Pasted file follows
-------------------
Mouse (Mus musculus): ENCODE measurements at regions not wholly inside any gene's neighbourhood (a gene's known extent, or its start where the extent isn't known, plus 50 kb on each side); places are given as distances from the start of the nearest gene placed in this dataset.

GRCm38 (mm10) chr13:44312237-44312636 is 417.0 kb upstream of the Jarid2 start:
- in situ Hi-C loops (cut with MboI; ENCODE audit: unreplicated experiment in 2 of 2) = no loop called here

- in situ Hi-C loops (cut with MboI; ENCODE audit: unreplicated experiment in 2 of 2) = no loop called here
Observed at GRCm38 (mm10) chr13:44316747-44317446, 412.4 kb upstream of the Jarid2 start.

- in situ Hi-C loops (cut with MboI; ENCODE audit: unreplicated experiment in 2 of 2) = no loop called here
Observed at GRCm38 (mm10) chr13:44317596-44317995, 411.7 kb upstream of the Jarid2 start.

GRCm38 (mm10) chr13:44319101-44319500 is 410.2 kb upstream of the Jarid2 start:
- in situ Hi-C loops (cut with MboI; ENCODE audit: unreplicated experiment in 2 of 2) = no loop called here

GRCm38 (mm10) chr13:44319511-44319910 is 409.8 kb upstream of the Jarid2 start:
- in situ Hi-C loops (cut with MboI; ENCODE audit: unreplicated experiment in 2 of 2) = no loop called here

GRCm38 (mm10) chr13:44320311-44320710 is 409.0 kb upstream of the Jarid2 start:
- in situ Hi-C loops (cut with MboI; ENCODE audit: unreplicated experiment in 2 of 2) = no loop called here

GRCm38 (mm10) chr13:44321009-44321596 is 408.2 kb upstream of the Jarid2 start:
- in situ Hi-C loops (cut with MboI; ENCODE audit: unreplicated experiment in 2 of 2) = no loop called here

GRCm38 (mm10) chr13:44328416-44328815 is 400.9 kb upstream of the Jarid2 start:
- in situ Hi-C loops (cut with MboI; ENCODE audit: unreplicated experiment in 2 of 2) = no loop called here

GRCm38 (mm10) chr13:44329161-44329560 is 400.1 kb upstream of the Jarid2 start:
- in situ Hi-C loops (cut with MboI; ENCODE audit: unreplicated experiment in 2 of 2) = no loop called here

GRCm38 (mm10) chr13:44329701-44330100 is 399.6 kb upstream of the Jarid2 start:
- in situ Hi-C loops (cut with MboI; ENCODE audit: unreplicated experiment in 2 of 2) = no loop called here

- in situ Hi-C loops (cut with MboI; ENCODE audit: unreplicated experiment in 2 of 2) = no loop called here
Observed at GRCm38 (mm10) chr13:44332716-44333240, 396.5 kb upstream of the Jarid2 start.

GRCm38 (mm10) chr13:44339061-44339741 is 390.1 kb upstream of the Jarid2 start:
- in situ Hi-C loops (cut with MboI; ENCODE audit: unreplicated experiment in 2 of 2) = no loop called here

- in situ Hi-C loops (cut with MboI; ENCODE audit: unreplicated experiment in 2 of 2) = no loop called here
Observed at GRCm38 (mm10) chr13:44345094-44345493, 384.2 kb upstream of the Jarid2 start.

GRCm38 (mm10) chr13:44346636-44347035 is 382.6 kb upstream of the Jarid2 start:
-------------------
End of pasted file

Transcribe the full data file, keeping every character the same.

Mouse (Mus musculus): ENCODE measurements at regions not wholly inside any gene's neighbourhood (a gene's known extent, or its start where the extent isn't known, plus 50 kb on each side); places are given as distances from the start of the nearest gene placed in this dataset.

GRCm38 (mm10) chr13:44312237-44312636 is 417.0 kb upstream of the Jarid2 start:
- in situ Hi-C loops (cut with MboI; ENCODE audit: unreplicated experiment in 2 of 2) = no loop called here

- in situ Hi-C loops (cut with MboI; ENCODE audit: unreplicated experiment in 2 of 2) = no loop called here
Observed at GRCm38 (mm10) chr13:44316747-44317446, 412.4 kb upstream of the Jarid2 start.

- in situ Hi-C loops (cut with MboI; ENCODE audit: unreplicated experiment in 2 of 2) = no loop called here
Observed at GRCm38 (mm10) chr13:44317596-44317995, 411.7 kb upstream of the Jarid2 start.

GRCm38 (mm10) chr13:44319101-44319500 is 410.2 kb upstream of the Jarid2 start:
- in situ Hi-C loops (cut with MboI; ENCODE audit: unreplicated experiment in 2 of 2) = no loop called here

GRCm38 (mm10) chr13:44319511-44319910 is 409.8 kb upstream of the Jarid2 start:
- in situ Hi-C loops (cut with MboI; ENCODE audit: unreplicated experiment in 2 of 2) = no loop called here

GRCm38 (mm10) chr13:44320311-44320710 is 409.0 kb upstream of the Jarid2 start:
- in situ Hi-C loops (cut with MboI; ENCODE audit: unreplicated experiment in 2 of 2) = no loop called here

GRCm38 (mm10) chr13:44321009-44321596 is 408.2 kb upstream of the Jarid2 start:
- in situ Hi-C loops (cut with MboI; ENCODE audit: unreplicated experiment in 2 of 2) = no loop called here

GRCm38 (mm10) chr13:44328416-44328815 is 400.9 kb upstream of the Jarid2 start:
- in situ Hi-C loops (cut with MboI; ENCODE audit: unreplicated experiment in 2 of 2) = no loop called here

GRCm38 (mm10) chr13:44329161-44329560 is 400.1 kb upstream of the Jarid2 start:
- in situ Hi-C loops (cut with MboI; ENCODE audit: unreplicated experiment in 2 of 2) = no loop called here

GRCm38 (mm10) chr13:44329701-44330100 is 399.6 kb upstream of the Jarid2 start:
- in situ Hi-C loops (cut with MboI; ENCODE audit: unreplicated experiment in 2 of 2) = no loop called here

- in situ Hi-C loops (cut with MboI; ENCODE audit: unreplicated experiment in 2 of 2) = no loop called here
Observed at GRCm38 (mm10) chr13:44332716-44333240, 396.5 kb upstream of the Jarid2 start.

GRCm38 (mm10) chr13:44339061-44339741 is 390.1 kb upstream of the Jarid2 start:
- in situ Hi-C loops (cut with MboI; ENCODE audit: unreplicated experiment in 2 of 2) = no loop called here

- in situ Hi-C loops (cut with MboI; ENCODE audit: unreplicated experiment in 2 of 2) = no loop called here
Observed at GRCm38 (mm10) chr13:44345094-44345493, 384.2 kb upstream of the Jarid2 start.

GRCm38 (mm10) chr13:44346636-44347035 is 382.6 kb upstream of the Jarid2 start: